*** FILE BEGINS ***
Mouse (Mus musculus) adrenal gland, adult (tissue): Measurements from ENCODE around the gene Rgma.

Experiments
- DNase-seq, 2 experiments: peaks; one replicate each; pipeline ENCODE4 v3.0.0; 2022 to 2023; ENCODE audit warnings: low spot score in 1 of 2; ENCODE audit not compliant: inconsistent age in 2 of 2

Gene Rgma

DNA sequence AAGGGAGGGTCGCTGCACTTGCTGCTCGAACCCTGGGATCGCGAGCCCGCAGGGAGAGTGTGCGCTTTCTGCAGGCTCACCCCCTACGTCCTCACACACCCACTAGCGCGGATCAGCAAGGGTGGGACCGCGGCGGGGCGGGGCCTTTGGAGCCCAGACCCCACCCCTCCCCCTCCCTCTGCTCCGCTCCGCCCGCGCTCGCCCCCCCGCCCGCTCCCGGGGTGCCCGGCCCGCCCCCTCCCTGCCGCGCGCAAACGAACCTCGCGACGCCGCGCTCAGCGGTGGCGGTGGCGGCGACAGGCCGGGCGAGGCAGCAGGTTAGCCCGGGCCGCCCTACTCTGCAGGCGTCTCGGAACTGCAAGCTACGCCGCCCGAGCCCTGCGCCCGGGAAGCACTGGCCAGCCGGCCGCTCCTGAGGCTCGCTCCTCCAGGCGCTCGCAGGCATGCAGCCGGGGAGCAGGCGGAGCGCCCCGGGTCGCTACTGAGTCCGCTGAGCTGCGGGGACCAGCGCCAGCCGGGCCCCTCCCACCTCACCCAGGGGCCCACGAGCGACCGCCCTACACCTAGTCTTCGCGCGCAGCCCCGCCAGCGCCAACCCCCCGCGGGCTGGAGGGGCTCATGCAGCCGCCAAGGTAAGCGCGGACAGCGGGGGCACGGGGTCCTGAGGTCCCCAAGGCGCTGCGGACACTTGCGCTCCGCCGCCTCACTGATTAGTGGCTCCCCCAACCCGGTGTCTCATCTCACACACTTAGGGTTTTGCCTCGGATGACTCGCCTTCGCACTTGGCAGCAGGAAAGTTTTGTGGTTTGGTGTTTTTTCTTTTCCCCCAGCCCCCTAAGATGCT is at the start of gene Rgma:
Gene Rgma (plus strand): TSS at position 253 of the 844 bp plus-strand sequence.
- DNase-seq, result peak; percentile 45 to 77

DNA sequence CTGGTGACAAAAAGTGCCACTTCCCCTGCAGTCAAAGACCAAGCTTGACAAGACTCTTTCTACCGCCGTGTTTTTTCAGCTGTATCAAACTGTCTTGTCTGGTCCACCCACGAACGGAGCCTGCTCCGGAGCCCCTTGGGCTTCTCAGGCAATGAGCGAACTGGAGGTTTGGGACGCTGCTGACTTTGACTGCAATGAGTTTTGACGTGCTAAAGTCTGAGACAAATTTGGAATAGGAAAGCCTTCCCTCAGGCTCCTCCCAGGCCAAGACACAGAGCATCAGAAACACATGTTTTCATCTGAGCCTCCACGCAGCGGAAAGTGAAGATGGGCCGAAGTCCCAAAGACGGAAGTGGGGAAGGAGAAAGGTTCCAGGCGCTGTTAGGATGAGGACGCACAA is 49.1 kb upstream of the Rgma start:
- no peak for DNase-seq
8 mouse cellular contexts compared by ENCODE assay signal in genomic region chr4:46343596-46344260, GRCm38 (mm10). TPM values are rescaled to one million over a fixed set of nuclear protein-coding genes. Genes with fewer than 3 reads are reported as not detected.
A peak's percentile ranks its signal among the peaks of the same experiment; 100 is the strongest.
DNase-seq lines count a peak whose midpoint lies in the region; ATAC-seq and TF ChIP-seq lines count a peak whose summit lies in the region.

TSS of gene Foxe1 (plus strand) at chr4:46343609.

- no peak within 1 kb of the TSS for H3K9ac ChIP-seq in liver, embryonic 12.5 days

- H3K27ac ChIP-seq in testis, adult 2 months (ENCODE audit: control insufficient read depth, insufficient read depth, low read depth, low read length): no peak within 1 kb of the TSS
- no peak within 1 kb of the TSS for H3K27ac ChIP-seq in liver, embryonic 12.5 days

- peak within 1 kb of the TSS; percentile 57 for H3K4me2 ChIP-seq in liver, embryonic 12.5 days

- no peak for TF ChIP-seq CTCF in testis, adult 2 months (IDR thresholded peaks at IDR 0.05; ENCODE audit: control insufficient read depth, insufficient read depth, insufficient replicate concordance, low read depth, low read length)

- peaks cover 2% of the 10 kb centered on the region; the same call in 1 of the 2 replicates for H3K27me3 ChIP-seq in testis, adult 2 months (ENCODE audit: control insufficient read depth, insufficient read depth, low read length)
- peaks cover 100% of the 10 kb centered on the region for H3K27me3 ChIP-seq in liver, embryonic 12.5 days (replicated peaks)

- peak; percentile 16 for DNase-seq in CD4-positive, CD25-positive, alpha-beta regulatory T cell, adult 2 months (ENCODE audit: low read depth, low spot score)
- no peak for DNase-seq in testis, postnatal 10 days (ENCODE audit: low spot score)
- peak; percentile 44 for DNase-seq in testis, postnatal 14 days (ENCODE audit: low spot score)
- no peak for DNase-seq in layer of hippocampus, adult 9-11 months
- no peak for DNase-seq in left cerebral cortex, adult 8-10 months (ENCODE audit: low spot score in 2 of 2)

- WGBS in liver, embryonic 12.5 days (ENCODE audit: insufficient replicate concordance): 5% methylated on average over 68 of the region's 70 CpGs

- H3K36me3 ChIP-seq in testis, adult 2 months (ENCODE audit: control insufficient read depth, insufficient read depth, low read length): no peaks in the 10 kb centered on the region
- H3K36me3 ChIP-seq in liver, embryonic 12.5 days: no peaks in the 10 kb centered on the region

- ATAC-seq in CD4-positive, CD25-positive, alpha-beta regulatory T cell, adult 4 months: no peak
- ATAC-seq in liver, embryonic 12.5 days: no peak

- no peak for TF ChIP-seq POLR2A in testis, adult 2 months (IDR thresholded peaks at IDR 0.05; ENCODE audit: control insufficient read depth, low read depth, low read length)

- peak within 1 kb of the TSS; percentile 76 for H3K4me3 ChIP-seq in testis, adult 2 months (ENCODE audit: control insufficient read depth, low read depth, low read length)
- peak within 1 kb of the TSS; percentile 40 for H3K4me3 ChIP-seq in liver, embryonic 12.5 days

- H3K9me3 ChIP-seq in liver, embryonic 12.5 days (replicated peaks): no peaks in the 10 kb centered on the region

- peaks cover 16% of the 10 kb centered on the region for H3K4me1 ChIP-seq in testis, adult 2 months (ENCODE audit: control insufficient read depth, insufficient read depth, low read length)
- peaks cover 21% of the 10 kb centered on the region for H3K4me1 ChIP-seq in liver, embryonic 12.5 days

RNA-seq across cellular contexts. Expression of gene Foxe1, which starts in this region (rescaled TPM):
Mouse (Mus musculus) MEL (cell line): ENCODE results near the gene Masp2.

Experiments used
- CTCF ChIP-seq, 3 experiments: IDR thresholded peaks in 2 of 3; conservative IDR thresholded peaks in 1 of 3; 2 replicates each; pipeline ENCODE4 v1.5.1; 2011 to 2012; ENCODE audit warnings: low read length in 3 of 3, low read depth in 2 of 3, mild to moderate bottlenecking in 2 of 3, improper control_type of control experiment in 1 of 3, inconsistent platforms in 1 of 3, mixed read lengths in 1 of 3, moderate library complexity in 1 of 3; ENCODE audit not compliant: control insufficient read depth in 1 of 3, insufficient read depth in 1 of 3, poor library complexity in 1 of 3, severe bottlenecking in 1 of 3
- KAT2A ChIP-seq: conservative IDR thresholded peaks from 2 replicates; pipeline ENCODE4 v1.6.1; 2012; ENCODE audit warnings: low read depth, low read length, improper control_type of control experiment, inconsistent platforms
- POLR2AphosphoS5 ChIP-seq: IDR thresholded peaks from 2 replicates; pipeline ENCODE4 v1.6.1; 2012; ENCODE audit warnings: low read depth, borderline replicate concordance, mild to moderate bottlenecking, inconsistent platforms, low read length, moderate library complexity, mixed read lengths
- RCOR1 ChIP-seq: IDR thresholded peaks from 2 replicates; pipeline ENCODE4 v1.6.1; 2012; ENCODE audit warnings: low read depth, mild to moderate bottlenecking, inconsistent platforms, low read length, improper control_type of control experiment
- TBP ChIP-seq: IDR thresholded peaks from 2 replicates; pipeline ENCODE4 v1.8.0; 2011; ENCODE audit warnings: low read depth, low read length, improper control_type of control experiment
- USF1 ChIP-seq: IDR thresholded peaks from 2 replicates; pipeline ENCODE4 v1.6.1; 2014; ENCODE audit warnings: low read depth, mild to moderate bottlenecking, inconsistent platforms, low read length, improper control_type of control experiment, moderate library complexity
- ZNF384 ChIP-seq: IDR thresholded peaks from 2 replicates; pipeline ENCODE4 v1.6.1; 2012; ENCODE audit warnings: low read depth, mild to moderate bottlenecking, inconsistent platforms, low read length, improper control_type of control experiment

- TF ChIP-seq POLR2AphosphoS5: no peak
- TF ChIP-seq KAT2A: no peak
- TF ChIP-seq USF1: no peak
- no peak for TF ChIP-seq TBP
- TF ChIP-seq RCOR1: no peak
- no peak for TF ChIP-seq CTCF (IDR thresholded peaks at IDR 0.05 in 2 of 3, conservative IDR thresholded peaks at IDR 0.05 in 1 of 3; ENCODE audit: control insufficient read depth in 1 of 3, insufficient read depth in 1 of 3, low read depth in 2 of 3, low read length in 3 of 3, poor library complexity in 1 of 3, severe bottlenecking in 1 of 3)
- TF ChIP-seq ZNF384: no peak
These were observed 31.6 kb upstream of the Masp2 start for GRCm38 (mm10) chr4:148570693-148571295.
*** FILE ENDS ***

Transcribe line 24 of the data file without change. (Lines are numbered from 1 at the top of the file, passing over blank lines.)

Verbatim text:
- no peak for DNase-seq in layer of hippocampus, adult 9-11 months